PREVIOUS QUESTION:

 

NEXT QUESTION:

 

What is keratoacanthoma?

ANSWER

A keratoancanthoma occurs when cells in a hair follicle do not grow normally. The growth may be triggered by a minor skin injury in an area that previously had suffered sun damage. Ultraviolet radiation from sun exposure is the biggest risk factor in keratoacanthomas.

A keratoacanthoma usually will appear on sun-damaged skin as a thick growth that has a central crusted plug.

Keratoacanthomas appear most often in people who are over the age of 60 and they are considered a low-grade skin cancer.

From: Cysts, Lumps, Bumps, and Your Skin WebMD Medical Reference

SOURCE:

American Academy of Dermatology. 

Reviewed by Debra Jaliman on August 27, 2019

SOURCE:

American Academy of Dermatology. 

Reviewed by Debra Jaliman on August 27, 2019

NEXT QUESTION:

What do keratoacanthomas look like?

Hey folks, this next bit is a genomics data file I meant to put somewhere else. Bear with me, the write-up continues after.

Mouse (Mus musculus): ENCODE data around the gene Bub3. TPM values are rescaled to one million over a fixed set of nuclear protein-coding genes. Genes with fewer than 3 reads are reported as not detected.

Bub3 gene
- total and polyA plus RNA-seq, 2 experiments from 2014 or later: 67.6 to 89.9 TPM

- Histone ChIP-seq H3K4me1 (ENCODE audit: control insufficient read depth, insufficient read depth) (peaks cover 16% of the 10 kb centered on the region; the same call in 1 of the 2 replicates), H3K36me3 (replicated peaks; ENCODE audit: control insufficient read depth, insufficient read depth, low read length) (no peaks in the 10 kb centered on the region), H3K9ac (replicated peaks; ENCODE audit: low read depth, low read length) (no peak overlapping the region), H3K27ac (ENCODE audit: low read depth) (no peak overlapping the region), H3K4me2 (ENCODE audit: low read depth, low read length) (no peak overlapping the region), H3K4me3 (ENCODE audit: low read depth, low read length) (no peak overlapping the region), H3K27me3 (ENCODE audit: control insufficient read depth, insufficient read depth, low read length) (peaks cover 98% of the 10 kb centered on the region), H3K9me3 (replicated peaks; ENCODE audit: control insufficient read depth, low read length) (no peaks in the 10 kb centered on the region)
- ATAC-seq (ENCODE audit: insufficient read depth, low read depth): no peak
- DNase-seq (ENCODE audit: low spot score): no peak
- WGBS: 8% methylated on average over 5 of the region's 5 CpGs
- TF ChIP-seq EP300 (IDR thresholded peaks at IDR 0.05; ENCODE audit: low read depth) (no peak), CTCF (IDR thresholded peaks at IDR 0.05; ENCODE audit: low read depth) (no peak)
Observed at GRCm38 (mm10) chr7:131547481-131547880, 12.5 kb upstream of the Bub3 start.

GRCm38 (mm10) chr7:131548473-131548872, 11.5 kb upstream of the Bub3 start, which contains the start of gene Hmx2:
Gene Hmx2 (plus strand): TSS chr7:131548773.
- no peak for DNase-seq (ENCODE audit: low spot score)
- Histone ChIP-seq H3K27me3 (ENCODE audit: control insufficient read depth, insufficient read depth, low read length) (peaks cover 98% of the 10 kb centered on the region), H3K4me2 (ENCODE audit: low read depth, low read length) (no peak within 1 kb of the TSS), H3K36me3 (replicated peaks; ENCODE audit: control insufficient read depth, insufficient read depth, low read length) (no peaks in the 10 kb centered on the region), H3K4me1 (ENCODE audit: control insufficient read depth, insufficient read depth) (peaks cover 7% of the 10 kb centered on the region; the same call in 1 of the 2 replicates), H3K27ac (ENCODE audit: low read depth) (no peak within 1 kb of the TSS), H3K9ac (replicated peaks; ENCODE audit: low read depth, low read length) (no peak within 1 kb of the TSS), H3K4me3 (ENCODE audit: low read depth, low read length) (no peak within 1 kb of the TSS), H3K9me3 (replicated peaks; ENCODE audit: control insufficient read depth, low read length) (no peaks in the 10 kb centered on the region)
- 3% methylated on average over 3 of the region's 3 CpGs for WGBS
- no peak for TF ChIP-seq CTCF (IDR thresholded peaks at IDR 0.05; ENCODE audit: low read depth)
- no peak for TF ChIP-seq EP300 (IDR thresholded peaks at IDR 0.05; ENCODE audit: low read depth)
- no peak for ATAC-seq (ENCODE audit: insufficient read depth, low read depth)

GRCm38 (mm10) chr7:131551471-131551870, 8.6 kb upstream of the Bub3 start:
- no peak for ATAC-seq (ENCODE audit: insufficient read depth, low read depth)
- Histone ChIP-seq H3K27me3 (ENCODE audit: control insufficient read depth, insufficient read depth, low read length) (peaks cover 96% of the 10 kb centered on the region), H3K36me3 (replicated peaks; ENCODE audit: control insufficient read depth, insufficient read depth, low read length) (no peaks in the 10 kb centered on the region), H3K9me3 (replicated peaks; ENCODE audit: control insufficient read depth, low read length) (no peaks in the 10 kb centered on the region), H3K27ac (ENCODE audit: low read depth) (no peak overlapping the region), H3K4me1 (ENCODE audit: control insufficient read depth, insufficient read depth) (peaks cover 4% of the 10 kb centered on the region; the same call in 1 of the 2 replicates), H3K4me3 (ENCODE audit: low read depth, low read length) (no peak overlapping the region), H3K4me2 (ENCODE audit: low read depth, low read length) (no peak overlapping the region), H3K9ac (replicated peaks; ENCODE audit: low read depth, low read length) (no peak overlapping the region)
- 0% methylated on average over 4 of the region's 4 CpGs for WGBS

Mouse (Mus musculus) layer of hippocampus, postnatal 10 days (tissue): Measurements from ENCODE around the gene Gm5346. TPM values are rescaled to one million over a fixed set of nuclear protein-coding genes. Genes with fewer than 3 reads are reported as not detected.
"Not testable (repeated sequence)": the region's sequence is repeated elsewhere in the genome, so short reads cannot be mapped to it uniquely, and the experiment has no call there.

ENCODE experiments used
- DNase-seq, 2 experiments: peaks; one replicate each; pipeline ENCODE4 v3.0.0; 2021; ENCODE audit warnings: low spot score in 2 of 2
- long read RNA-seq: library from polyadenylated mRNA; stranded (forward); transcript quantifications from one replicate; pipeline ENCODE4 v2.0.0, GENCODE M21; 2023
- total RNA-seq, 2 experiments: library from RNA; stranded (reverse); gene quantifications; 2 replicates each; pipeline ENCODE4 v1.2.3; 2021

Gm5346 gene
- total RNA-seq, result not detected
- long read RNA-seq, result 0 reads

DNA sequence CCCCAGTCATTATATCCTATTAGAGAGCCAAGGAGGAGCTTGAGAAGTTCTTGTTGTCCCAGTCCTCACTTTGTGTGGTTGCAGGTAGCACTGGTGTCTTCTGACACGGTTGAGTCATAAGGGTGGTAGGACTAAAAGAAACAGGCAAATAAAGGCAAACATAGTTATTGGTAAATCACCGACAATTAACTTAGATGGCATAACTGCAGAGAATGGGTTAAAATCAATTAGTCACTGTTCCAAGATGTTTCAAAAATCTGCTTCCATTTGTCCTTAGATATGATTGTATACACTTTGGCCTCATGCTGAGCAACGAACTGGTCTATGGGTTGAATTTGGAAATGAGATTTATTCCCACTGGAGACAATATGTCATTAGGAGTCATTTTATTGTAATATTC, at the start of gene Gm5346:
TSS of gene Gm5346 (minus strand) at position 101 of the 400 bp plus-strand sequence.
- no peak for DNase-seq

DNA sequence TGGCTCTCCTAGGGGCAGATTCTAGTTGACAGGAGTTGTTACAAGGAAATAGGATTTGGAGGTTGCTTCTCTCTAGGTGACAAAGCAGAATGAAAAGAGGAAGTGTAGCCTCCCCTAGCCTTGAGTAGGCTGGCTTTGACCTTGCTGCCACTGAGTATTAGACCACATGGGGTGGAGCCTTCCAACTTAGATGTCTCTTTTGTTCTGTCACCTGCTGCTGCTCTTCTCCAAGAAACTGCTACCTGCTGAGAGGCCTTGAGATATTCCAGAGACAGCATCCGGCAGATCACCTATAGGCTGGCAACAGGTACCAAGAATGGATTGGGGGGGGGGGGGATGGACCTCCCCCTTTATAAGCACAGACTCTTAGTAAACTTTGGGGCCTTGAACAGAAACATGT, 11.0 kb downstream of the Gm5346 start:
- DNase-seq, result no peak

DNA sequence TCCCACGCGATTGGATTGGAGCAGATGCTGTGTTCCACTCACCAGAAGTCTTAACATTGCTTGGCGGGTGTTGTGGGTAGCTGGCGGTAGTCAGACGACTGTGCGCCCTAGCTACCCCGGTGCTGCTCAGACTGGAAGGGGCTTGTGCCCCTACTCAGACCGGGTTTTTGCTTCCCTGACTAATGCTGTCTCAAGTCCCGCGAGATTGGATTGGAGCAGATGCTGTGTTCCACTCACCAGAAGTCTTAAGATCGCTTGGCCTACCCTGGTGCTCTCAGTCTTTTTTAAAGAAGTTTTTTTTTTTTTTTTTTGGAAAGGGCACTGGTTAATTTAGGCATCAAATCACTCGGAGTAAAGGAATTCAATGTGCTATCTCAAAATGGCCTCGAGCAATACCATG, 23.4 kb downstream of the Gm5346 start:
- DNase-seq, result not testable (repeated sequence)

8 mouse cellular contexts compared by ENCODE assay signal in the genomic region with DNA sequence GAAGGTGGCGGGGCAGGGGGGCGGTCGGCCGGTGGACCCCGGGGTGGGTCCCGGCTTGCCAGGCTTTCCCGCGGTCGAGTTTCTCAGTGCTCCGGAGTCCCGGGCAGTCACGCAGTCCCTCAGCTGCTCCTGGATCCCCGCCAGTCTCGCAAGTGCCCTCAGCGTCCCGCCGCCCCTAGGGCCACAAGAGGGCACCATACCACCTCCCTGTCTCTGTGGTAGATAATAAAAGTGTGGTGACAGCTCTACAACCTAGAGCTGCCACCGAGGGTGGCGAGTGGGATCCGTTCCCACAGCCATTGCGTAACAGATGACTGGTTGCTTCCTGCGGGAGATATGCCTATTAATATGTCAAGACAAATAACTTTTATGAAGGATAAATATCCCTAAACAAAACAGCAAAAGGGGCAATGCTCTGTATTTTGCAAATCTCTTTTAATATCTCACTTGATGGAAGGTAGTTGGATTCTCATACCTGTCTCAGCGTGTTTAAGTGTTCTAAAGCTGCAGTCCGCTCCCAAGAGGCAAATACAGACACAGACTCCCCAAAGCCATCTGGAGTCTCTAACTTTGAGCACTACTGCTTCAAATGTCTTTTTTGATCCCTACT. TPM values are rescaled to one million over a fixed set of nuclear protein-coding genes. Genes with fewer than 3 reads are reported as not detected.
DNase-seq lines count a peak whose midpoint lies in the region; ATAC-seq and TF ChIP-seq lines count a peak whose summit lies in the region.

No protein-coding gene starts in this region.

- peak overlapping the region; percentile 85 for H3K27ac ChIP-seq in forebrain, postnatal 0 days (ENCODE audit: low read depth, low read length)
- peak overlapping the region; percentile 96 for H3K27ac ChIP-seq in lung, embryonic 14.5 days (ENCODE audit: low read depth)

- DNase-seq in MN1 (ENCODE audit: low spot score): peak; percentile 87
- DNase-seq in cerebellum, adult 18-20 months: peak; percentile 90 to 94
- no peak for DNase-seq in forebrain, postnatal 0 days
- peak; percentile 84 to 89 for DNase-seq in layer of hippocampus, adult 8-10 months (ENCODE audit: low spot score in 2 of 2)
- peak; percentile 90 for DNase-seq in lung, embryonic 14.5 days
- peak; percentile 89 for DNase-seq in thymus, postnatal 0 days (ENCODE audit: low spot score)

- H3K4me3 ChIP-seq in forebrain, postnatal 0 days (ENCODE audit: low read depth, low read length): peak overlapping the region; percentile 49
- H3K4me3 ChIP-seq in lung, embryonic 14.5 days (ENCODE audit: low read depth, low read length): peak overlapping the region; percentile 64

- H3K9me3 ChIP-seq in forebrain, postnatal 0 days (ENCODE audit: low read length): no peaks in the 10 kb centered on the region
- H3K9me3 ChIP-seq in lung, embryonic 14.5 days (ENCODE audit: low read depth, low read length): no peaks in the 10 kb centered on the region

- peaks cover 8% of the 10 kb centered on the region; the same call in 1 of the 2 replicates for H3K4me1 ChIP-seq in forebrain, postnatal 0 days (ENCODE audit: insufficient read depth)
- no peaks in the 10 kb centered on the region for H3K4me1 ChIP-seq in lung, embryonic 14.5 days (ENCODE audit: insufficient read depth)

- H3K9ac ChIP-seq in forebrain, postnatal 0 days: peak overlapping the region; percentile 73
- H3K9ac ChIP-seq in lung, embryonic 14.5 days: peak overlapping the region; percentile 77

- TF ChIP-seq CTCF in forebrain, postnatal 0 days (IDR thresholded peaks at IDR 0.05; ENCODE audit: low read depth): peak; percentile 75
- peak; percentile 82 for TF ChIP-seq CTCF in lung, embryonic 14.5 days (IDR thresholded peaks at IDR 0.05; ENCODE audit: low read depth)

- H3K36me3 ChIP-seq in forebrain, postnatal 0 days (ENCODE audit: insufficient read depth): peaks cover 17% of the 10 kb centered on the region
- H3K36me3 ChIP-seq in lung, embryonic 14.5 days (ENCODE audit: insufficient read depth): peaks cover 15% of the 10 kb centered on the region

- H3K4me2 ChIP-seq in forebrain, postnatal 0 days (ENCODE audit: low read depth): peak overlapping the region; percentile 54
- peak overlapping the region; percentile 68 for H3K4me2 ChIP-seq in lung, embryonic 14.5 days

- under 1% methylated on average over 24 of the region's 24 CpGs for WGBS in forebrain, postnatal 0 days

WAS THIS ANSWER HELPFUL

THIS TOOL DOES NOT PROVIDE MEDICAL ADVICE. It is intended for general informational purposes only and does not address individual circumstances. It is not a substitute for professional medical advice, diagnosis or treatment and should not be relied on to make decisions about your health. Never ignore professional medical advice in seeking treatment because of something you have read on the WebMD Site. If you think you may have a medical emergency, immediately call your doctor or dial 911.

    This tool does not provide medical advice. See additional information.

    Other Answers On: